Creating a Score Bar

Games often need to display information to the player such as their current score, health, or their character's level. A GUI, short for Graphical User Interface, is used to display such information.

In this intro tutorial, you'll learn how to build a score bar along the top-center of the screen, similar to the one shown below.

To make the score bar GUI appear on the screen, you'll first need to create a ScreenGui object — this behaves as a 2D canvas to display visual elements on the player's screen. It's usually best to add this to the StarterGui service so that it gets copied to each player's local game session when they join.

  1. In the Explorer window, hover over the StarterGui object and click the + button.

  2. Select ScreenGui from the menu. This will create a new 2D screen space in front of the 3D game world.

Creating a Frame

For organization and scaling/resizing, it's best to group related GUI elements inside a Frame container. For instance, a basic score bar may contain both an ImageLabel and TextLabel inside a Frame object.

To add an empty frame:

  1. Hover over the ScreenGui object, click the + button, and select Frame. This will create a blank frame in the upper-left corner of the screen.

  2. As a best practice, rename the new frame according to what it will contain, for example ScoreBarFrame.


To change the size of the score bar, you'll need to set various Size properties on the frame.

  1. Make sure ScoreBarFrame is selected.

  2. In the Properties window, locate the Size property and click the arrow to expand its tree.

  3. For the frame to dynamically resize on various devices and screens, it's best to use Scale properties. For this GUI, set the following:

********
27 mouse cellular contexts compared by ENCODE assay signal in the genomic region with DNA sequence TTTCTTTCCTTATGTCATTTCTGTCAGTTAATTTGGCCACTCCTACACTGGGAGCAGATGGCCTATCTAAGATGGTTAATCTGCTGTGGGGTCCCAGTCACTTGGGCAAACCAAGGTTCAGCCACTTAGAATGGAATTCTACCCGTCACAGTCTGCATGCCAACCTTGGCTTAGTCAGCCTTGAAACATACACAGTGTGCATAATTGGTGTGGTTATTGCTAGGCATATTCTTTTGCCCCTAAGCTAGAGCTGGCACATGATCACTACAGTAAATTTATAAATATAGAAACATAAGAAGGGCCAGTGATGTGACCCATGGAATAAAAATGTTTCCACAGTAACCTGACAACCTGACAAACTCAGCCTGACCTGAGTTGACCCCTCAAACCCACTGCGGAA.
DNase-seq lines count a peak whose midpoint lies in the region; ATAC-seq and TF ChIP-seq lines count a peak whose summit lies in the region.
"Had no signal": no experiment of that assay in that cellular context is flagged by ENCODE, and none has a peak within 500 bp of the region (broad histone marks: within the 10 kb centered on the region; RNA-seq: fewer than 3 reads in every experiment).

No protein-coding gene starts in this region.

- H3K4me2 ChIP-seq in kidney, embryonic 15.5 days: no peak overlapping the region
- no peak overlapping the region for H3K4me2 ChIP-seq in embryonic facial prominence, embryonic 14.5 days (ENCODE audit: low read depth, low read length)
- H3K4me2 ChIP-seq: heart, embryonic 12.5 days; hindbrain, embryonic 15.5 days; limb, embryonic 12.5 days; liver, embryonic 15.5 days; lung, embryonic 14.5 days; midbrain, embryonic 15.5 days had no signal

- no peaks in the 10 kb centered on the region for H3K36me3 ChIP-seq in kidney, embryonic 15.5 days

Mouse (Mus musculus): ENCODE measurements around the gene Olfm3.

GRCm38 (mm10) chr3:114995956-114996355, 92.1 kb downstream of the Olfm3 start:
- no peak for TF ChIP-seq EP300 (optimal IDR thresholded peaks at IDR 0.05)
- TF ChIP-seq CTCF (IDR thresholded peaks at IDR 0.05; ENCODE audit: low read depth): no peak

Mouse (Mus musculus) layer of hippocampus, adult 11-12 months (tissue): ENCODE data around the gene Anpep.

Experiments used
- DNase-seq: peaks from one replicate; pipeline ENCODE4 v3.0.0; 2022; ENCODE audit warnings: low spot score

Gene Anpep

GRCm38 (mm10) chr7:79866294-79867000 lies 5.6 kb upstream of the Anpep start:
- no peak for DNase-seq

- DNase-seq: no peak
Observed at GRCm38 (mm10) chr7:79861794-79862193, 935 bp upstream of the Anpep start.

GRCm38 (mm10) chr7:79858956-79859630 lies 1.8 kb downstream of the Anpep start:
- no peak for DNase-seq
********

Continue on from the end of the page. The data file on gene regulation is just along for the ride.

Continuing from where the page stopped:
**Size** → **X** = **0.25, 0**, **Size** → **Y** = **0.08, 0**

This should resize the frame to a thin rectangle:


The current size values work nicely on larger screens, but the vertical Y scale of 0.08 (8%) may appear a bit small on a phone.

To control how a GUI scales across different screen sizes, you can use constraints. In this case, a UISizeConstraint will prevent the frame from getting too small.

  1. Hover over the ScoreBarFrame object, click the + button, and insert a UISizeConstraint.

  2. Select the new constraint object and set its MinSize property to 0, 40. This prevents the frame from shrinking to less than 40 pixels in vertical size.


In Roblox games, the top-left area of the screen is typically occupied by the chat window. To move the score bar to a clearer region, adjust its AnchorPoint and Position.

  1. Change the frame's AnchorPoint property to 0.5, 0 so that its position will be based around its horizontal center.

    **AnchorPoint** = **0.5, 0**
  2. Expand the frame's Position tree and change X to 0.5, 0. This should center the frame along the top edge of the game window.

    **Position** → **X** = **0.5, 0**


Currently the GUI frame is solid white with a thin border, but it can easily be changed.

  1. Make the frame translucent black by changing its background properties.

    **BackgroundColor3** = **0, 0, 0**, **BackgroundTransparency** = **0.6**
  2. Remove the border completely by setting BorderSizePixel to 0.

    **BorderSizePixel** = **0**